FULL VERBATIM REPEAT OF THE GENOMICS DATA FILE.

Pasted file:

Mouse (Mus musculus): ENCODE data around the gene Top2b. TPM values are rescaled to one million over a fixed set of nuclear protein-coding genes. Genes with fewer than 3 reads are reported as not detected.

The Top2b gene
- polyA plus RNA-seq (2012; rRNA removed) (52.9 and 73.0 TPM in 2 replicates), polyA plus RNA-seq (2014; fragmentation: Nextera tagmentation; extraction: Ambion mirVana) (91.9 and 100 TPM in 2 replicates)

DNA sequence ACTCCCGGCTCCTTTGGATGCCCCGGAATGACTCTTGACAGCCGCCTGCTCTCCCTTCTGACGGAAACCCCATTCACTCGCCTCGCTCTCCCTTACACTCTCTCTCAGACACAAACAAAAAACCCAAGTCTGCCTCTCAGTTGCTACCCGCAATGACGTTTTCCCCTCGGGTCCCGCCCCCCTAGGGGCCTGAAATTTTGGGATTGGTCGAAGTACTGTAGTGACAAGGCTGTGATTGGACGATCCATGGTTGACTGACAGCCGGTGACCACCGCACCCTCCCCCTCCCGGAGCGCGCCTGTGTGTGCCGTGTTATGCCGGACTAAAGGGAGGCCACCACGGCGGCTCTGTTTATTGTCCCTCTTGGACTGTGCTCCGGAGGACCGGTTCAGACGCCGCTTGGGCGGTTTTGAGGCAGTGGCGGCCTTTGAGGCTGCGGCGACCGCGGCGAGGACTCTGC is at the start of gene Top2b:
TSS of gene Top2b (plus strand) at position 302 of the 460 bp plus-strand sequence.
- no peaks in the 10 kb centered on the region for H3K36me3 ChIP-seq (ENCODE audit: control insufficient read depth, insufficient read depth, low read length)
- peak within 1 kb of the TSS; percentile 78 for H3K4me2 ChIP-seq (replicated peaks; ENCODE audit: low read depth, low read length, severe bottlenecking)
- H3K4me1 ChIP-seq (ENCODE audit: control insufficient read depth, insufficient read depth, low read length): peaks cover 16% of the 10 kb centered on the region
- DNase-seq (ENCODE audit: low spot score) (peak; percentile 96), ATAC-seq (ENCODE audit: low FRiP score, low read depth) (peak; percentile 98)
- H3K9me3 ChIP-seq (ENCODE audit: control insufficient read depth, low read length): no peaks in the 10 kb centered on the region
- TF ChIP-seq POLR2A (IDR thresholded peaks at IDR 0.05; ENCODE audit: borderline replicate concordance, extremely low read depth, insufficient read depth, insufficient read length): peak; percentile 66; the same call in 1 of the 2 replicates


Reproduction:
Mouse (Mus musculus): ENCODE data around the gene Top2b. TPM values are rescaled to one million over a fixed set of nuclear protein-coding genes. Genes with fewer than 3 reads are reported as not detected.

The Top2b gene
- polyA plus RNA-seq (2012; rRNA removed) (52.9 and 73.0 TPM in 2 replicates), polyA plus RNA-seq (2014; fragmentation: Nextera tagmentation; extraction: Ambion mirVana) (91.9 and 100 TPM in 2 replicates)

DNA sequence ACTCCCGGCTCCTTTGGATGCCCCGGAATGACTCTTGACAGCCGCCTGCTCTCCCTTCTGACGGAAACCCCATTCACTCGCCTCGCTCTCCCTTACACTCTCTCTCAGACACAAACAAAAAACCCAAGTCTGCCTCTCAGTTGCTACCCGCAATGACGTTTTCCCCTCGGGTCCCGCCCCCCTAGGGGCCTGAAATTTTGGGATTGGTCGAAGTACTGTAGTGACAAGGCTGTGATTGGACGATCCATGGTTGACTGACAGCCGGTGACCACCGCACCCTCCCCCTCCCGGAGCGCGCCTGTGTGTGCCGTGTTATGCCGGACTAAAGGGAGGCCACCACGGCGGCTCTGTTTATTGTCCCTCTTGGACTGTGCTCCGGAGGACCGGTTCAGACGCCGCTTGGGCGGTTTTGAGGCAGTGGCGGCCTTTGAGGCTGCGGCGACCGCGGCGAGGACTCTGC is at the start of gene Top2b:
TSS of gene Top2b (plus strand) at position 302 of the 460 bp plus-strand sequence.
- no peaks in the 10 kb centered on the region for H3K36me3 ChIP-seq (ENCODE audit: control insufficient read depth, insufficient read depth, low read length)
- peak within 1 kb of the TSS; percentile 78 for H3K4me2 ChIP-seq (replicated peaks; ENCODE audit: low read depth, low read length, severe bottlenecking)
- H3K4me1 ChIP-seq (ENCODE audit: control insufficient read depth, insufficient read depth, low read length): peaks cover 16% of the 10 kb centered on the region
- DNase-seq (ENCODE audit: low spot score) (peak; percentile 96), ATAC-seq (ENCODE audit: low FRiP score, low read depth) (peak; percentile 98)
- H3K9me3 ChIP-seq (ENCODE audit: control insufficient read depth, low read length): no peaks in the 10 kb centered on the region
- TF ChIP-seq POLR2A (IDR thresholded peaks at IDR 0.05; ENCODE audit: borderline replicate concordance, extremely low read depth, insufficient read depth, insufficient read length): peak; percentile 66; the same call in 1 of the 2 replicates